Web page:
IPOs for Beginners


You mean a site where people give their opinions about restaurants is worth billions? Sure, sounds good to me.

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“IPOs for beginners”. As a concept, that’s similar to “International Space Station repair for beginners.” No less an authority than Benjamin Graham, author of the definitive investing guide The Intelligent Investor and mentor of Warren Buffett, believed that initial public offerings were way beyond the neophyte investor’s level. He was largely right, but why?

Who wouldn’t want to be among the first to enjoy a promising new stock, one that no one else at the cocktail party had the privilege of investing in as early as you did? IPOs are tempting, if you’re the kind of person who loves shiny new toys and the general feeling of exclusivity that accompanies them. But at least you can physically show off your iPad 3 or PlayStation Vita and receive tangible oohs and aahs. That’s considerably different than telling everyone you meet that you hopped aboard the Groupon bandwagon when the rest of the world was still showing their IDs at the ticket counter. There’s little that’s conspicuous about a particular new entry in an online brokerage account.

Graham thought IPOs were only for seasoned investors for several reasons, one of them being that the previous private owners are often looking to cash out much of their holdings. The underwriters set the price of the typical IPO at a premium specifically to take advantage of a seller’s market. With limited supply, and highly publicized if not unlimited demand, what would you expect to happen to the price of a stock when it’s first offered to the public? (It’s a rhetorical question, and if you really need the answer, you shouldn’t even be considering investing in an IPO.)

Graham died a quarter-century before the original dot-com bust, and everything that’s happened since would only reinforce his position regarding who should invest in an IPO. Almost by definition, most initial public offerings are of companies that haven’t been around a long time. Lately, the companies haven’t even needed healthy records of revenue growth and profit, either. But with a proliferation of aggressive venture capital firms looking to back winners, and the financial media having ever more reach among amateurs looking for an exciting place to put their money, one thing is certain: the next Pets.com or eToys won’t be hurting for investors on its opening trading day.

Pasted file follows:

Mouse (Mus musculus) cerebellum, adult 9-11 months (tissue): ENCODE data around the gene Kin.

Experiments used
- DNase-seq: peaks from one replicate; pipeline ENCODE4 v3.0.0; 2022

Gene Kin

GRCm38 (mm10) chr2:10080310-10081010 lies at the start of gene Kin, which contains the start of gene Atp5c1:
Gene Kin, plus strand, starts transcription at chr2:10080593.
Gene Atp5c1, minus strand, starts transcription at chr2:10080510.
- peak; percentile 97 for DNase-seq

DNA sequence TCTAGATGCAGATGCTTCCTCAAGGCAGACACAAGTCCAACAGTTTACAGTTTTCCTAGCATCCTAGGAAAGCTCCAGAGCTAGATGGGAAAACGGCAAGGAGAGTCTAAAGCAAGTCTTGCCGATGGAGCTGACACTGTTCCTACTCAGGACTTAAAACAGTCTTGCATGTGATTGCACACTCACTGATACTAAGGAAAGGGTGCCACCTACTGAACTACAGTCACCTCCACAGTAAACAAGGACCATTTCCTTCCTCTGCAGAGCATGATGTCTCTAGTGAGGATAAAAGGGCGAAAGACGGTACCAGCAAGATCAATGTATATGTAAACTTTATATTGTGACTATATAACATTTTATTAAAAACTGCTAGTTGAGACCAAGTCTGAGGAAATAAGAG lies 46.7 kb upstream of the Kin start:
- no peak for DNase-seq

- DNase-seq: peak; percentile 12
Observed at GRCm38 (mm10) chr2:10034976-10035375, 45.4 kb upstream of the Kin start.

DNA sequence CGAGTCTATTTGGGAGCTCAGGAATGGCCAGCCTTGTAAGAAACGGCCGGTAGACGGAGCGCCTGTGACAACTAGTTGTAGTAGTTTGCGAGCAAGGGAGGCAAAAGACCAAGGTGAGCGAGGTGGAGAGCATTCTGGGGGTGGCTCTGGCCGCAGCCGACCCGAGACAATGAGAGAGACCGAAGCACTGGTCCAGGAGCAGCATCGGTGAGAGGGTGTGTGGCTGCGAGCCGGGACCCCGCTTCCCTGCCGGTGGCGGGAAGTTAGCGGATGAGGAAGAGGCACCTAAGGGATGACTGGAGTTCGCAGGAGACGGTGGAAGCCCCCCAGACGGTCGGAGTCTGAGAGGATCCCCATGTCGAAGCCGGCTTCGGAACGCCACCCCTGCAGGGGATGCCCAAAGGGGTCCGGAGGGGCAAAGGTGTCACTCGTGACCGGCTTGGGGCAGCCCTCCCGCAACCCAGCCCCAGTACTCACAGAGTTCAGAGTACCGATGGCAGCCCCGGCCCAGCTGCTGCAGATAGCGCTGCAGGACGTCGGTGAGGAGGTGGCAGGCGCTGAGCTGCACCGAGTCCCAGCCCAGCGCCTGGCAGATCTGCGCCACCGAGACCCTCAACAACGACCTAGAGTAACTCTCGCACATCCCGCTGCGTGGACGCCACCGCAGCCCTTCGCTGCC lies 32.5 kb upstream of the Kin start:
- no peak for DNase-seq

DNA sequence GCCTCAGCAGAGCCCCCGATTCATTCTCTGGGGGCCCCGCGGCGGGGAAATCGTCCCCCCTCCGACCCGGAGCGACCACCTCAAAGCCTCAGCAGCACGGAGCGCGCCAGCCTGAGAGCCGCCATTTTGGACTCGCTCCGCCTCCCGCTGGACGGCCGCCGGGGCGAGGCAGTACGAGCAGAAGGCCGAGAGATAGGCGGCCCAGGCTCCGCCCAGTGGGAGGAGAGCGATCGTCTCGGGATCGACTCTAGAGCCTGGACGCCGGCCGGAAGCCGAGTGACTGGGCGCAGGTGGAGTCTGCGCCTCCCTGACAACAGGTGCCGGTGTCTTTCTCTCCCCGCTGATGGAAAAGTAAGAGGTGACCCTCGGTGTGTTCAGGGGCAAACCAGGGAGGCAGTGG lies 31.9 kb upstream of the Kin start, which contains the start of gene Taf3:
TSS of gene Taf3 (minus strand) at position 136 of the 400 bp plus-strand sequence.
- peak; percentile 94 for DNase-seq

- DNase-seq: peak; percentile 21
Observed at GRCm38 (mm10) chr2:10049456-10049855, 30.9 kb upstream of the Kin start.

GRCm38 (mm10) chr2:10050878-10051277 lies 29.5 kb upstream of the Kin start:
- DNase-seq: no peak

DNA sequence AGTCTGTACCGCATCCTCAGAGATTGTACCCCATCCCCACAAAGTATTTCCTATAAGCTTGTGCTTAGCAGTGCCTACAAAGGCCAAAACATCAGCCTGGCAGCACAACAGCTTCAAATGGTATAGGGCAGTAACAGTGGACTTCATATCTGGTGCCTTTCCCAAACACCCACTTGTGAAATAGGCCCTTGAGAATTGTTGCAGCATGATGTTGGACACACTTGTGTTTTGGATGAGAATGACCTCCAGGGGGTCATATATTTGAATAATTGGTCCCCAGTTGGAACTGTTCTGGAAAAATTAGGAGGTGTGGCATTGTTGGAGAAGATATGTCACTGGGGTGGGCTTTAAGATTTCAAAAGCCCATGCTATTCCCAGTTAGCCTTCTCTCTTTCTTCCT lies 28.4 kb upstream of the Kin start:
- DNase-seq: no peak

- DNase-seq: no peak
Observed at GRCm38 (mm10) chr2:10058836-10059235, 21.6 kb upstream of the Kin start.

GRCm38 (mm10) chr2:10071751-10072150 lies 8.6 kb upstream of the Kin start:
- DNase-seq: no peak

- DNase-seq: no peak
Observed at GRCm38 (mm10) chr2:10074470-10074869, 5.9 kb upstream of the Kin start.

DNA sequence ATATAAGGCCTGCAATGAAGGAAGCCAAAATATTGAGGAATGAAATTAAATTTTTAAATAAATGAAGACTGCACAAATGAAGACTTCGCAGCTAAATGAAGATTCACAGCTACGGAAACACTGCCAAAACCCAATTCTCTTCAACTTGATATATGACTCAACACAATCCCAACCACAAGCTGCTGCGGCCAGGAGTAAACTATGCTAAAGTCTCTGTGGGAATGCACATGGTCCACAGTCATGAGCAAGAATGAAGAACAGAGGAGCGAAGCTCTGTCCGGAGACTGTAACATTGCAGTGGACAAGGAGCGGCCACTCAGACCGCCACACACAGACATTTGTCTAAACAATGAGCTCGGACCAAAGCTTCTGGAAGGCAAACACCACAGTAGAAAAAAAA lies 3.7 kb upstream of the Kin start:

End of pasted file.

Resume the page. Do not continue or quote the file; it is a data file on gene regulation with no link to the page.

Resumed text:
Last November, Groupon “finally” went public after endless rumors. (“Finally” is in quotes because while most of Groupon’s existence as a private company was spent anticipating the IPO, that existence was only three years. The company was founded in November of 2008.) The company was on top of the collective consciousness as the hottest of all possible IPOs, at least until the day that Facebook goes public. Groupon acknowledged in SEC documents that it was on pace to lose half a billion dollars a year, and investors still kept coming. Once the institutional investors got paid, and GRPN finally became available to the ordinary public, the stock had fallen from its introductory price. A scant 4 months later, Groupon stock has lost almost a third of its value, which is fairly impressive seeing as earnings are about a negative dollar per share. Groupon’s never reached its IPO level after a couple of weeks of trading, and might never again.

Of course, all IPOs aren’t Groupon. VISA went public after decades of renown and profit, but even its IPO wasn’t available to anyone but institutional investors at the start. The same will go for Facebook. The company’s primary stockholders will profit the most – the very day it goes public, in fact. The initial lenders will get on their knees and thank the God of their parents’ choice. After a few more iterations, the most anticipated stock in recent history will trickle down to average investors at a price that could be a bargain, or could be a local maximum. There are more prudent ways to invest.